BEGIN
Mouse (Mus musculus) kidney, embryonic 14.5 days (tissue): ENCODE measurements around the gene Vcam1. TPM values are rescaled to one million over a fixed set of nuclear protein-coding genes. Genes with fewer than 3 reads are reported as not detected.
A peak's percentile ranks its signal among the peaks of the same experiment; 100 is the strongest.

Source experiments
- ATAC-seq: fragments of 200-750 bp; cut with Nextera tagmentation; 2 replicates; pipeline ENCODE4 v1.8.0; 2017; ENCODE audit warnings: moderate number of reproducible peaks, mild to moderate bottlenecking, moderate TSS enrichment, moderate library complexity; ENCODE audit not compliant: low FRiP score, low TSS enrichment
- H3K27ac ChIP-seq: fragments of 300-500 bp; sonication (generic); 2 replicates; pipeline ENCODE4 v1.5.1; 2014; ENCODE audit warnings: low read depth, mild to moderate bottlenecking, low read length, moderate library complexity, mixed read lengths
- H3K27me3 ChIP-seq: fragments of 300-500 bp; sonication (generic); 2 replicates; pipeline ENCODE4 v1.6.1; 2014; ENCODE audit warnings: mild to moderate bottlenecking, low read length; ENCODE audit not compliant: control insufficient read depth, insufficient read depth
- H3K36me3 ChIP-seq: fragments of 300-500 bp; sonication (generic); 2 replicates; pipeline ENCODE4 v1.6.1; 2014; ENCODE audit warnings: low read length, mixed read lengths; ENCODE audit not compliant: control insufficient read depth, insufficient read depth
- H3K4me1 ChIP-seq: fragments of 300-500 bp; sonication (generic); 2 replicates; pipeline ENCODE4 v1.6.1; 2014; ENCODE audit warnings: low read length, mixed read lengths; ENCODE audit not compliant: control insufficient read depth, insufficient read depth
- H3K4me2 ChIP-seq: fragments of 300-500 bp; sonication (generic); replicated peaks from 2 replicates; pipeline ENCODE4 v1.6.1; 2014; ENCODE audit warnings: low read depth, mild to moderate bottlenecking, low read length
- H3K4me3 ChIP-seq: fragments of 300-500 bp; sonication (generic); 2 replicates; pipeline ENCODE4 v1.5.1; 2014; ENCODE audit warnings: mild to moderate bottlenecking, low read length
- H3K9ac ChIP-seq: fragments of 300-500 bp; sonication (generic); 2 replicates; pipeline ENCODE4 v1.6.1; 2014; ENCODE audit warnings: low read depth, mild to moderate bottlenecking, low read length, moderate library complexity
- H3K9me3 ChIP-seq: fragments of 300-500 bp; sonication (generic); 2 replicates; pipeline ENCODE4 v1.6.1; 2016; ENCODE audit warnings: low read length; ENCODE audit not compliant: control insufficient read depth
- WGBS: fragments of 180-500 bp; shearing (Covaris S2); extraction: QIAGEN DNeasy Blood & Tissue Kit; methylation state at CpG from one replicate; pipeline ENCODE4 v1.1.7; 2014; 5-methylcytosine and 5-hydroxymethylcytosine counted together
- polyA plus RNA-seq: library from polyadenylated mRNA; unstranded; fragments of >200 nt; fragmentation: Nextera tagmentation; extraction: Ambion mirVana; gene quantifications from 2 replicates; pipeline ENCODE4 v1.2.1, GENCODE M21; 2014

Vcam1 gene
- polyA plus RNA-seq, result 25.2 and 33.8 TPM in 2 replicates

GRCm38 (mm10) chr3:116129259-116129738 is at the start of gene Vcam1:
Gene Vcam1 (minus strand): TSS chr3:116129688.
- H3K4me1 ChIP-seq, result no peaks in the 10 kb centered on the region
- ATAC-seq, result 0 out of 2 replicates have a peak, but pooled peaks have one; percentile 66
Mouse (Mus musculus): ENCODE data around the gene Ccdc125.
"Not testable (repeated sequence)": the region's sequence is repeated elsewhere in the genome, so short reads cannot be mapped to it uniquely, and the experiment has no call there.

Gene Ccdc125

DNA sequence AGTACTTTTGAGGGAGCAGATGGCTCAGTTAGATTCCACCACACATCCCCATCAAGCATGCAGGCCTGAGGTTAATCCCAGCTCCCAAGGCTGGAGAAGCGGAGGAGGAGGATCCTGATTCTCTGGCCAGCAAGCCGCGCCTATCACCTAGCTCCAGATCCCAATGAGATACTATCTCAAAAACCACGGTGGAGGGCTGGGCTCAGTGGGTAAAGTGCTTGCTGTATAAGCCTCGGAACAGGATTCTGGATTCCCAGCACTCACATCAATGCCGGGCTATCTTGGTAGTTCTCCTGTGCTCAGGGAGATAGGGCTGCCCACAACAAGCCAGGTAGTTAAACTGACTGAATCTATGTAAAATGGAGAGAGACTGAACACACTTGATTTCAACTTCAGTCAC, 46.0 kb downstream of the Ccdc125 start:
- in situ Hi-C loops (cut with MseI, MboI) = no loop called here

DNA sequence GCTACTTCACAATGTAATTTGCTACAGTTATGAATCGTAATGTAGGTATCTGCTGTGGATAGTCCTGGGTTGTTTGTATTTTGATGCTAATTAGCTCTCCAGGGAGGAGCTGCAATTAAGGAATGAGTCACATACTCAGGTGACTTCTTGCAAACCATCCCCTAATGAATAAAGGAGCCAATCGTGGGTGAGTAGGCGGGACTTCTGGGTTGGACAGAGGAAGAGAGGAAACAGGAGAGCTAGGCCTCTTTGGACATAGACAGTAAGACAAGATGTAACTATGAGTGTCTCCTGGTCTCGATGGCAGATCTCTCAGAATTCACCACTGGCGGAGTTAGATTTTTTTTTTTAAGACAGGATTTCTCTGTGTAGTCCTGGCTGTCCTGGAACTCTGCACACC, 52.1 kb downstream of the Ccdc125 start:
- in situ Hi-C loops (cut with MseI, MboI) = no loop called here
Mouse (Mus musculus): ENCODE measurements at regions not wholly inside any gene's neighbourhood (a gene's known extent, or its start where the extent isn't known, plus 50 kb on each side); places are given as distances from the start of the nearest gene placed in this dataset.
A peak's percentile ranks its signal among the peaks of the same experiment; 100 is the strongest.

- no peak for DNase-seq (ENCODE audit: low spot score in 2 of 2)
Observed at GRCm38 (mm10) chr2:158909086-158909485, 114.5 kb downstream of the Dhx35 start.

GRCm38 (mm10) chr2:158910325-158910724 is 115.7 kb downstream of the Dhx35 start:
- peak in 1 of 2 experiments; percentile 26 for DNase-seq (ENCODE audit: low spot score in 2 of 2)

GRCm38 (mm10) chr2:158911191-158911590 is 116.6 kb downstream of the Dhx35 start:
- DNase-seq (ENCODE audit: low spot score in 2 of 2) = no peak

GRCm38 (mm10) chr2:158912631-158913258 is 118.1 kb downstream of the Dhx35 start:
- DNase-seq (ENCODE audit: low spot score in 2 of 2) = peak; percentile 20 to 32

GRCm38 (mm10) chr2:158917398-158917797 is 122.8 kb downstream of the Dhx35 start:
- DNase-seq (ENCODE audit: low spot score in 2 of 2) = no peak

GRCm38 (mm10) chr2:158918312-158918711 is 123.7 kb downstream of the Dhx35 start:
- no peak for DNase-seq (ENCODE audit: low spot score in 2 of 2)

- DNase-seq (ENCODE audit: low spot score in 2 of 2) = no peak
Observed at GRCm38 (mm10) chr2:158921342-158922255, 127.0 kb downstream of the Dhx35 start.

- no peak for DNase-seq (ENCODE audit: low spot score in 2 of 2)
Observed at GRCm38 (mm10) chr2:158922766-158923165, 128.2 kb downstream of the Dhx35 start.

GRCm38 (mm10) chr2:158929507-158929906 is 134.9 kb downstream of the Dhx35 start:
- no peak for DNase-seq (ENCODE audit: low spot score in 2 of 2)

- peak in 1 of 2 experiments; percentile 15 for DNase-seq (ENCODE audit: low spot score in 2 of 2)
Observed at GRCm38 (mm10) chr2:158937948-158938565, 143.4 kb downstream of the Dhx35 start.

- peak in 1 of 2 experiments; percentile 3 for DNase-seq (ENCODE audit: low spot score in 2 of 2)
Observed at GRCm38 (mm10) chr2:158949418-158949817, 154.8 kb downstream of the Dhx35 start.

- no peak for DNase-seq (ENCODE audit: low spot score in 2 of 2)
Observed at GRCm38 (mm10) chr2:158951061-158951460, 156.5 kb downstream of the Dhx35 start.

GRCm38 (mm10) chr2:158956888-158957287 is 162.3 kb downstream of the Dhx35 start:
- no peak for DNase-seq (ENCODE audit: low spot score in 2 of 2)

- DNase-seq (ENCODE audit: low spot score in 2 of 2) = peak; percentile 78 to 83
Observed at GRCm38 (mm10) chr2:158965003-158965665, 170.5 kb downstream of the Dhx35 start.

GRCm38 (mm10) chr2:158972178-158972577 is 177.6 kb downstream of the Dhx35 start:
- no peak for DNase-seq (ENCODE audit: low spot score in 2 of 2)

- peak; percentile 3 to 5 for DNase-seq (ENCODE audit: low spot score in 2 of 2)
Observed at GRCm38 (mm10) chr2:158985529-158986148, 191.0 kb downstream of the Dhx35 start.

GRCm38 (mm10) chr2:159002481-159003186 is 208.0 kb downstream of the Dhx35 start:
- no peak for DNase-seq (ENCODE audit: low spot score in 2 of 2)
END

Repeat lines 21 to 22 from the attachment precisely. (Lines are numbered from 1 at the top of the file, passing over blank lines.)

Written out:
Mouse (Mus musculus): ENCODE data around the gene Ccdc125.
"Not testable (repeated sequence)": the region's sequence is repeated elsewhere in the genome, so short reads cannot be mapped to it uniquely, and the experiment has no call there.